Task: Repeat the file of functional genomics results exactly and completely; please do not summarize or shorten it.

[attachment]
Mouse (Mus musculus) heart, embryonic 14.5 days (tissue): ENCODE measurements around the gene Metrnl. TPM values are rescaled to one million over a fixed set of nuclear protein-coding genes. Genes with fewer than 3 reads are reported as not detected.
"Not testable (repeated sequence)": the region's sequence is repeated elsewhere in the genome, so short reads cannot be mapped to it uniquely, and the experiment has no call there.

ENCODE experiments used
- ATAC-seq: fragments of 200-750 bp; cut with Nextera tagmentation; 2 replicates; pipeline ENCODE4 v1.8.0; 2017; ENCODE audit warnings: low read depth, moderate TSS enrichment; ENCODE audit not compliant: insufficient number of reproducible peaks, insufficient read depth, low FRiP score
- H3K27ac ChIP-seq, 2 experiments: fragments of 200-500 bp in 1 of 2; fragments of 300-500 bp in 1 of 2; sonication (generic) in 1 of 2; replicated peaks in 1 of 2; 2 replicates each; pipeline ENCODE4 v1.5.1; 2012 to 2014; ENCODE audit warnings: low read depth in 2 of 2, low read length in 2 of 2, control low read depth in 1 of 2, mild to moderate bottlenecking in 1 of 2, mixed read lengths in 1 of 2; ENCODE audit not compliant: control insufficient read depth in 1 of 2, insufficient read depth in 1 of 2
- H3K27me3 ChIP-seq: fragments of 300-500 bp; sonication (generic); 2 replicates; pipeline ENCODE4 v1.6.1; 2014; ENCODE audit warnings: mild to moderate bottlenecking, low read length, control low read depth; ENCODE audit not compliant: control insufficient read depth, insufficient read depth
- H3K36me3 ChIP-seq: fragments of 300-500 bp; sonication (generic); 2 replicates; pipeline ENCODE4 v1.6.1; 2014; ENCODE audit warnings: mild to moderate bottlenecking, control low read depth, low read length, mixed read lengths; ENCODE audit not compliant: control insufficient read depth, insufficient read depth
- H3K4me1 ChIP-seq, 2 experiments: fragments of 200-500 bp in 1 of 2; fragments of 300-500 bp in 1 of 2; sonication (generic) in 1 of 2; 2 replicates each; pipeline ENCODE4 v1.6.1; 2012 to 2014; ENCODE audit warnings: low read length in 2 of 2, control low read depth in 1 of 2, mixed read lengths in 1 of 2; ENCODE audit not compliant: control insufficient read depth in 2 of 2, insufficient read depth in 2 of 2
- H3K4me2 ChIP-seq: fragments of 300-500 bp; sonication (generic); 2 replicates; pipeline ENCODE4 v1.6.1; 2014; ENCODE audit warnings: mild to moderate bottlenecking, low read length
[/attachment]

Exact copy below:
Mouse (Mus musculus) heart, embryonic 14.5 days (tissue): ENCODE measurements around the gene Metrnl. TPM values are rescaled to one million over a fixed set of nuclear protein-coding genes. Genes with fewer than 3 reads are reported as not detected.
"Not testable (repeated sequence)": the region's sequence is repeated elsewhere in the genome, so short reads cannot be mapped to it uniquely, and the experiment has no call there.

ENCODE experiments used
- ATAC-seq: fragments of 200-750 bp; cut with Nextera tagmentation; 2 replicates; pipeline ENCODE4 v1.8.0; 2017; ENCODE audit warnings: low read depth, moderate TSS enrichment; ENCODE audit not compliant: insufficient number of reproducible peaks, insufficient read depth, low FRiP score
- H3K27ac ChIP-seq, 2 experiments: fragments of 200-500 bp in 1 of 2; fragments of 300-500 bp in 1 of 2; sonication (generic) in 1 of 2; replicated peaks in 1 of 2; 2 replicates each; pipeline ENCODE4 v1.5.1; 2012 to 2014; ENCODE audit warnings: low read depth in 2 of 2, low read length in 2 of 2, control low read depth in 1 of 2, mild to moderate bottlenecking in 1 of 2, mixed read lengths in 1 of 2; ENCODE audit not compliant: control insufficient read depth in 1 of 2, insufficient read depth in 1 of 2
- H3K27me3 ChIP-seq: fragments of 300-500 bp; sonication (generic); 2 replicates; pipeline ENCODE4 v1.6.1; 2014; ENCODE audit warnings: mild to moderate bottlenecking, low read length, control low read depth; ENCODE audit not compliant: control insufficient read depth, insufficient read depth
- H3K36me3 ChIP-seq: fragments of 300-500 bp; sonication (generic); 2 replicates; pipeline ENCODE4 v1.6.1; 2014; ENCODE audit warnings: mild to moderate bottlenecking, control low read depth, low read length, mixed read lengths; ENCODE audit not compliant: control insufficient read depth, insufficient read depth
- H3K4me1 ChIP-seq, 2 experiments: fragments of 200-500 bp in 1 of 2; fragments of 300-500 bp in 1 of 2; sonication (generic) in 1 of 2; 2 replicates each; pipeline ENCODE4 v1.6.1; 2012 to 2014; ENCODE audit warnings: low read length in 2 of 2, control low read depth in 1 of 2, mixed read lengths in 1 of 2; ENCODE audit not compliant: control insufficient read depth in 2 of 2, insufficient read depth in 2 of 2
- H3K4me2 ChIP-seq: fragments of 300-500 bp; sonication (generic); 2 replicates; pipeline ENCODE4 v1.6.1; 2014; ENCODE audit warnings: mild to moderate bottlenecking, low read length